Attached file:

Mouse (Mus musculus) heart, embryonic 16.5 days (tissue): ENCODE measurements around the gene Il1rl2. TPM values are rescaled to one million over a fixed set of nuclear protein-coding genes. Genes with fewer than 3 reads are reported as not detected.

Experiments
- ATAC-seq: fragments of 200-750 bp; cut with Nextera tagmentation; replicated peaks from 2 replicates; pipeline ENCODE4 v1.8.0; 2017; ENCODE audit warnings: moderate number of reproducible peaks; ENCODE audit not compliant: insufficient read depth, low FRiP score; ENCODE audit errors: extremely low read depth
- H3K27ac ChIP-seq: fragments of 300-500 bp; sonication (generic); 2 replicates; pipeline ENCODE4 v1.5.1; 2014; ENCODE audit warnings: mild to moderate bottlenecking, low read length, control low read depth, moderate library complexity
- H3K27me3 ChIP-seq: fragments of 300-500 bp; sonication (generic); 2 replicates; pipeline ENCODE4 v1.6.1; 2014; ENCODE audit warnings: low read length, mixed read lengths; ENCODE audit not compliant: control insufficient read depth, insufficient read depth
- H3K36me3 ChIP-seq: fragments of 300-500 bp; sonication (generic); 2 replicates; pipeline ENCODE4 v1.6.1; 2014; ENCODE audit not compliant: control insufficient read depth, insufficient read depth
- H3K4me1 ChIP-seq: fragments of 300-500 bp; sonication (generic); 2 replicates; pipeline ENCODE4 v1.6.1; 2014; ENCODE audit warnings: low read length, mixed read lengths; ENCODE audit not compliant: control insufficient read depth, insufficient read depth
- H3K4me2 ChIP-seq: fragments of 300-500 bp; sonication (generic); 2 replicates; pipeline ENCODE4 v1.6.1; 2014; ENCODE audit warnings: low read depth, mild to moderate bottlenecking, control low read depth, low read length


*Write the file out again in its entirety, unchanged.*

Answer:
Mouse (Mus musculus) heart, embryonic 16.5 days (tissue): ENCODE measurements around the gene Il1rl2. TPM values are rescaled to one million over a fixed set of nuclear protein-coding genes. Genes with fewer than 3 reads are reported as not detected.

Experiments
- ATAC-seq: fragments of 200-750 bp; cut with Nextera tagmentation; replicated peaks from 2 replicates; pipeline ENCODE4 v1.8.0; 2017; ENCODE audit warnings: moderate number of reproducible peaks; ENCODE audit not compliant: insufficient read depth, low FRiP score; ENCODE audit errors: extremely low read depth
- H3K27ac ChIP-seq: fragments of 300-500 bp; sonication (generic); 2 replicates; pipeline ENCODE4 v1.5.1; 2014; ENCODE audit warnings: mild to moderate bottlenecking, low read length, control low read depth, moderate library complexity
- H3K27me3 ChIP-seq: fragments of 300-500 bp; sonication (generic); 2 replicates; pipeline ENCODE4 v1.6.1; 2014; ENCODE audit warnings: low read length, mixed read lengths; ENCODE audit not compliant: control insufficient read depth, insufficient read depth
- H3K36me3 ChIP-seq: fragments of 300-500 bp; sonication (generic); 2 replicates; pipeline ENCODE4 v1.6.1; 2014; ENCODE audit not compliant: control insufficient read depth, insufficient read depth
- H3K4me1 ChIP-seq: fragments of 300-500 bp; sonication (generic); 2 replicates; pipeline ENCODE4 v1.6.1; 2014; ENCODE audit warnings: low read length, mixed read lengths; ENCODE audit not compliant: control insufficient read depth, insufficient read depth
- H3K4me2 ChIP-seq: fragments of 300-500 bp; sonication (generic); 2 replicates; pipeline ENCODE4 v1.6.1; 2014; ENCODE audit warnings: low read depth, mild to moderate bottlenecking, control low read depth, low read length